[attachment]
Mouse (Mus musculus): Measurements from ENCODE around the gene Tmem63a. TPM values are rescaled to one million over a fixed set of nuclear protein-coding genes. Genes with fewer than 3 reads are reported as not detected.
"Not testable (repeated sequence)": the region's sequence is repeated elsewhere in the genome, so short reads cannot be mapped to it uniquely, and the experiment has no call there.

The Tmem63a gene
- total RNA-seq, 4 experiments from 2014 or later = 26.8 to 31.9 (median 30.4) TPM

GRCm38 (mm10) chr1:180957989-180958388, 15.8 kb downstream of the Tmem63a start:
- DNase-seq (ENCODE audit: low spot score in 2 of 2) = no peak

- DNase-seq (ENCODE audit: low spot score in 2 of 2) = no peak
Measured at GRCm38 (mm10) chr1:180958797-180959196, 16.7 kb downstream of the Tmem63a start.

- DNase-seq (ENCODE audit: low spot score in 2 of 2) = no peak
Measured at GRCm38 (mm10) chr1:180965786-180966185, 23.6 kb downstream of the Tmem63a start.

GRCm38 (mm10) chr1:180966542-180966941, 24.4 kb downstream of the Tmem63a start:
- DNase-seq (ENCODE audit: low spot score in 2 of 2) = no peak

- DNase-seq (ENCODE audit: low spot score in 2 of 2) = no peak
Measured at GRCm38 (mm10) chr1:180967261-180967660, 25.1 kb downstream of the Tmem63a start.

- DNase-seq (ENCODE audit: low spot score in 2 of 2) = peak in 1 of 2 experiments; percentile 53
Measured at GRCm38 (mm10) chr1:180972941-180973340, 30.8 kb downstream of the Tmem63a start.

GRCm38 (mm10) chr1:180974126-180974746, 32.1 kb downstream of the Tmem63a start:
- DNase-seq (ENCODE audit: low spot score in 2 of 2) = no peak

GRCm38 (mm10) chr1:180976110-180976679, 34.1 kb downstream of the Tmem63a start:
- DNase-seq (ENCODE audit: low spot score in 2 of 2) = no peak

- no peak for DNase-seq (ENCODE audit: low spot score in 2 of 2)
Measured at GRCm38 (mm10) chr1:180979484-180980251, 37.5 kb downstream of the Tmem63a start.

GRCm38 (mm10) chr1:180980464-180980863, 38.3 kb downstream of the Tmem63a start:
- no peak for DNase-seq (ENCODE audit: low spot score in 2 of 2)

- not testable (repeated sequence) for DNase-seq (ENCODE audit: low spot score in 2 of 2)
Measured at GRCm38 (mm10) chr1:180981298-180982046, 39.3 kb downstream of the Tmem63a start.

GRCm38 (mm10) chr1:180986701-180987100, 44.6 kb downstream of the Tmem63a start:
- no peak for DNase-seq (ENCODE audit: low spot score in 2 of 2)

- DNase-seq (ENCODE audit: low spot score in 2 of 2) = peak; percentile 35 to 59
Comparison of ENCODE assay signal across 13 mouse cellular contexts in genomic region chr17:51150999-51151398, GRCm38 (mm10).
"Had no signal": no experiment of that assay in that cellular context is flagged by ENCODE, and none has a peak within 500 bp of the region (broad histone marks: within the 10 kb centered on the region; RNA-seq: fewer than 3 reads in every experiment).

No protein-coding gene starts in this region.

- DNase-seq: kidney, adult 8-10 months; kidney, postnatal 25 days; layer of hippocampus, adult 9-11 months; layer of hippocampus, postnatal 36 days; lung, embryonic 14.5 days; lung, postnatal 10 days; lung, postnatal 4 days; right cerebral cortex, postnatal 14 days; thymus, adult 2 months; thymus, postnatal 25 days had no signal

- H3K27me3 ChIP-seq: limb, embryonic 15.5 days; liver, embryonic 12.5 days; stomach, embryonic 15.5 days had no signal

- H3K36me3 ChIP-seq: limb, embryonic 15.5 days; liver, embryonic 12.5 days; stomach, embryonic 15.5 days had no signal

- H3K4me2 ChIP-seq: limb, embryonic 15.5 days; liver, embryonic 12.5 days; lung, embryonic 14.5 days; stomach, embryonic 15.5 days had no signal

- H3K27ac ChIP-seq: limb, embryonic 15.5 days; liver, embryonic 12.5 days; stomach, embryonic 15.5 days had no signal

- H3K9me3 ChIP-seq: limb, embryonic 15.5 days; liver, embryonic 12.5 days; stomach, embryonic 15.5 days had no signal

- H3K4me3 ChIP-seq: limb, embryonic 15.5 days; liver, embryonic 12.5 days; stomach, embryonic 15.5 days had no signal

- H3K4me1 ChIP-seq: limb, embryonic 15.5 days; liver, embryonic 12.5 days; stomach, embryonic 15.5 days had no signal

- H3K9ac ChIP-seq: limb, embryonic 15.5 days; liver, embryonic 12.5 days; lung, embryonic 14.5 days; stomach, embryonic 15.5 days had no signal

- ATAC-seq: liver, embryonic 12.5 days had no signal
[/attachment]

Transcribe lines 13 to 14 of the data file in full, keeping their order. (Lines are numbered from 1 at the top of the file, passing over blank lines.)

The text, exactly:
- DNase-seq (ENCODE audit: low spot score in 2 of 2) = no peak
Measured at GRCm38 (mm10) chr1:180967261-180967660, 25.1 kb downstream of the Tmem63a start.